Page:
- automate our royalty reports and accounting processes
- reaching out to genealogy partners in dozens of countries
- truly enable genealogists to help one another on familylink.com
- improve our search algorithms and search templates
- build our recommendation engine to help every genealogist to know what to do next
- double our sales and support staff
- port our We’re Related application to other social networks
- and dramatically increase our external marketing campaigns
Fortunately we already have a world class data engineer and search engine engineer working on our back end systems, and we use the world’s best web analytics from Omniture to measure and analyze everything happening on our web site. Yesterday I spent my first couple of hours using Omniture Suite, which takes online marketing to a whole new level, connecting our marketing campaigns to the Site Catalyst reporting back end. It is the best upgrade I have ever seen from Omniture.
When you have just a few employees, it is hard to make steady improvements in multiple areas of the company at the same time. You kind of do things serially. But with nearly 20 employees and 10 overseas contractors, we now have the bandwidth to divide and conquer. This way we can identify multiple weak areas at once and attack them in parallel with separate teams. It feels really good when a startup gets to this point.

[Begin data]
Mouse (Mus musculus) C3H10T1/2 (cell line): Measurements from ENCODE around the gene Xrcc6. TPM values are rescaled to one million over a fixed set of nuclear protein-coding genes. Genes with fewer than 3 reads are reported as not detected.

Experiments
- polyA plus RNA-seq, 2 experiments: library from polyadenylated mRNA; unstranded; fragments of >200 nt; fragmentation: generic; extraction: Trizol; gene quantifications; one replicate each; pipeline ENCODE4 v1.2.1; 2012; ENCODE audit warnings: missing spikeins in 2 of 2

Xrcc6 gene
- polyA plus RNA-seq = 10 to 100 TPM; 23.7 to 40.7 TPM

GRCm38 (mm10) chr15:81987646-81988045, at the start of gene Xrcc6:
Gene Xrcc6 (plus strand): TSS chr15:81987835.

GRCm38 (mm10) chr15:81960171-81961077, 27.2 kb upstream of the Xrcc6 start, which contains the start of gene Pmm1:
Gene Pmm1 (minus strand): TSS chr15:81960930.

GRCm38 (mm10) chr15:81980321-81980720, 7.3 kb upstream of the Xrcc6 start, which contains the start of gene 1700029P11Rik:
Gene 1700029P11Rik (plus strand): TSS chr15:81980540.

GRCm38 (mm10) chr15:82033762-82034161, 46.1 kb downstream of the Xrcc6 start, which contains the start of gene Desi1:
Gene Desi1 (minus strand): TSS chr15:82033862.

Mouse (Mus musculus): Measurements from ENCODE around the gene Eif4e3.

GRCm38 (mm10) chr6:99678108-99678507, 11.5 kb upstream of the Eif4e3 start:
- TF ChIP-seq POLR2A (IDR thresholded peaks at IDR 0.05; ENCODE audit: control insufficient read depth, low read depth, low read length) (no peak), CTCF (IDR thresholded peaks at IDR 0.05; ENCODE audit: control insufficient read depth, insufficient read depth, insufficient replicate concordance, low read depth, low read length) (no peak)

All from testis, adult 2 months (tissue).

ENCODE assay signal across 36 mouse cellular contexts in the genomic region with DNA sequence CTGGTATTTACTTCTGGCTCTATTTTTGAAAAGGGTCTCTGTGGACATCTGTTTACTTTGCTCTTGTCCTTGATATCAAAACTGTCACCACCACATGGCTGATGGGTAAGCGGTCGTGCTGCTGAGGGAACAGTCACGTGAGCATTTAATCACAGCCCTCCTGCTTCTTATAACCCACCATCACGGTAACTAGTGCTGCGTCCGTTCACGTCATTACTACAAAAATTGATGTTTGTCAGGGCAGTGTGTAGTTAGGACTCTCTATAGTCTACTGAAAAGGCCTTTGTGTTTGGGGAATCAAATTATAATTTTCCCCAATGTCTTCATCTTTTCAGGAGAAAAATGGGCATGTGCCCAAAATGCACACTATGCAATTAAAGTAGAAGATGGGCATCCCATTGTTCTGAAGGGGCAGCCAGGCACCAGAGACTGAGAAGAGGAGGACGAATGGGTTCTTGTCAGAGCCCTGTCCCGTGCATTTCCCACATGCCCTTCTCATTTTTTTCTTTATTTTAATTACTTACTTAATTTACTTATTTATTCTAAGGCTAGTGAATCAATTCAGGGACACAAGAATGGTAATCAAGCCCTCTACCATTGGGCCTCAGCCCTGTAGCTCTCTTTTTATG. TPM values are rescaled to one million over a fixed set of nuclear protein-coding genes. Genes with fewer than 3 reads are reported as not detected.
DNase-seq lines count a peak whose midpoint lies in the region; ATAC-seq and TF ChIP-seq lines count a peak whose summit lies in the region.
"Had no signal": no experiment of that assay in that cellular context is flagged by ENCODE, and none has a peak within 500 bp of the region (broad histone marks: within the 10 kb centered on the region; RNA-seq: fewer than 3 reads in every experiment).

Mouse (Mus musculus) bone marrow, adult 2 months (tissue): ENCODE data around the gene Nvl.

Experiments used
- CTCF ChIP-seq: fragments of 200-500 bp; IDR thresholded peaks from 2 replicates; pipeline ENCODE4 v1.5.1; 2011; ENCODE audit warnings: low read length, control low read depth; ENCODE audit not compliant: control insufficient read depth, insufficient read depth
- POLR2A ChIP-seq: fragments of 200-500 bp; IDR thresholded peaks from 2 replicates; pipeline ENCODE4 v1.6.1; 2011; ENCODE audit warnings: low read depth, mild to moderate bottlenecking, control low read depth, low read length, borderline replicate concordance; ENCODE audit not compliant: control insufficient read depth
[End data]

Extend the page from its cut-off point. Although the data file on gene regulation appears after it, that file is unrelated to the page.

There are a number of positions that we need to fill so that we can continue making progress in key areas. Unfortunately, one of the areas of weakness for us right now is that we haven’t built or automated a way to post job openings yet on our web site (no, it’s not even content-managed, so that our HR department–wait, we don’t have an HR department–can bypass development and just get the job postings online and syndicated to other job sites.)
So…there is way too much inefficiency and too much manual effort involved in recruiting. I love efficiency, and love to find ways to automate everything possible, especially for things that are going to be ongoing frequent tasks. And I expect that recruiting will be one of the tasks we will be repeating a lot as we grow into a major company in the genealogy and family social networking industry. (Now that is a mouthful–we’ll have to find a more concise way to describe what we do.)
Job Openings — Coming Soon — at FamilyLink.com
- User Interface Designer (over all of our properties)
- Full Time Accountant (already filled–starts April 7th)
- VP Marketing
- Other marketing positions: affiliate marketing, email marketing, media buyer
- Inbound and Outbound Sales (we’ve raised our wages to $12 per hour base plus commissions; we are ready to hire several people immediately)
- Genealogy content experts and licensing managers
- IT manager
Look for these job openings to be fully described and listed on our web sites soon, as well as in other places. Most of the non-sales positions, I expect, will be filled by people in our personal networks or social networks that come highly recommended from trusted sources.
Whenever possible, we want to hire employees with experience in family history, but absolutely required is a serious passion for building something great, and for being a part of what we hope will become a global company connecting families through technology.
Please let me know if you’d like to join our team.
And remember, you get to spend 10% of your paid time working on your own family history.